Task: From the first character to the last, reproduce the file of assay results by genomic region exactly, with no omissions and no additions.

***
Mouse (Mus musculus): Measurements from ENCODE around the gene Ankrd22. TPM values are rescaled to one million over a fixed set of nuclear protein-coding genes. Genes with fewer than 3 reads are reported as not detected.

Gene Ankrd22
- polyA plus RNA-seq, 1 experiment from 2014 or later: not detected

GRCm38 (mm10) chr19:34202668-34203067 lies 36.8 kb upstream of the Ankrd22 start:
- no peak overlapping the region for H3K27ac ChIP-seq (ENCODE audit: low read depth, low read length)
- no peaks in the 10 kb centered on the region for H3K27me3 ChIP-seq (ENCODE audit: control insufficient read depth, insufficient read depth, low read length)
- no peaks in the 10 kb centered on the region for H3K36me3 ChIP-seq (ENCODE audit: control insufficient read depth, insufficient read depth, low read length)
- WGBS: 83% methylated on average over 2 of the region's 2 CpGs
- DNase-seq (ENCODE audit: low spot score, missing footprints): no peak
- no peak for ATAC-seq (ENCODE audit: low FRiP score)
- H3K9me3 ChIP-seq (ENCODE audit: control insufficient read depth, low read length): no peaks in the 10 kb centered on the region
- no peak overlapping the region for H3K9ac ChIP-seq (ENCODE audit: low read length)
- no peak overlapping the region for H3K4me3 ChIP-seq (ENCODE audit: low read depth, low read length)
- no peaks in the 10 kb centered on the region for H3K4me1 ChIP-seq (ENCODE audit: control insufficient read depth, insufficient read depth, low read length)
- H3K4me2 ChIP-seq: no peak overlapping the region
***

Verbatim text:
Mouse (Mus musculus): Measurements from ENCODE around the gene Ankrd22. TPM values are rescaled to one million over a fixed set of nuclear protein-coding genes. Genes with fewer than 3 reads are reported as not detected.

Gene Ankrd22
- polyA plus RNA-seq, 1 experiment from 2014 or later: not detected

GRCm38 (mm10) chr19:34202668-34203067 lies 36.8 kb upstream of the Ankrd22 start:
- no peak overlapping the region for H3K27ac ChIP-seq (ENCODE audit: low read depth, low read length)
- no peaks in the 10 kb centered on the region for H3K27me3 ChIP-seq (ENCODE audit: control insufficient read depth, insufficient read depth, low read length)
- no peaks in the 10 kb centered on the region for H3K36me3 ChIP-seq (ENCODE audit: control insufficient read depth, insufficient read depth, low read length)
- WGBS: 83% methylated on average over 2 of the region's 2 CpGs
- DNase-seq (ENCODE audit: low spot score, missing footprints): no peak
- no peak for ATAC-seq (ENCODE audit: low FRiP score)
- H3K9me3 ChIP-seq (ENCODE audit: control insufficient read depth, low read length): no peaks in the 10 kb centered on the region
- no peak overlapping the region for H3K9ac ChIP-seq (ENCODE audit: low read length)
- no peak overlapping the region for H3K4me3 ChIP-seq (ENCODE audit: low read depth, low read length)
- no peaks in the 10 kb centered on the region for H3K4me1 ChIP-seq (ENCODE audit: control insufficient read depth, insufficient read depth, low read length)
- H3K4me2 ChIP-seq: no peak overlapping the region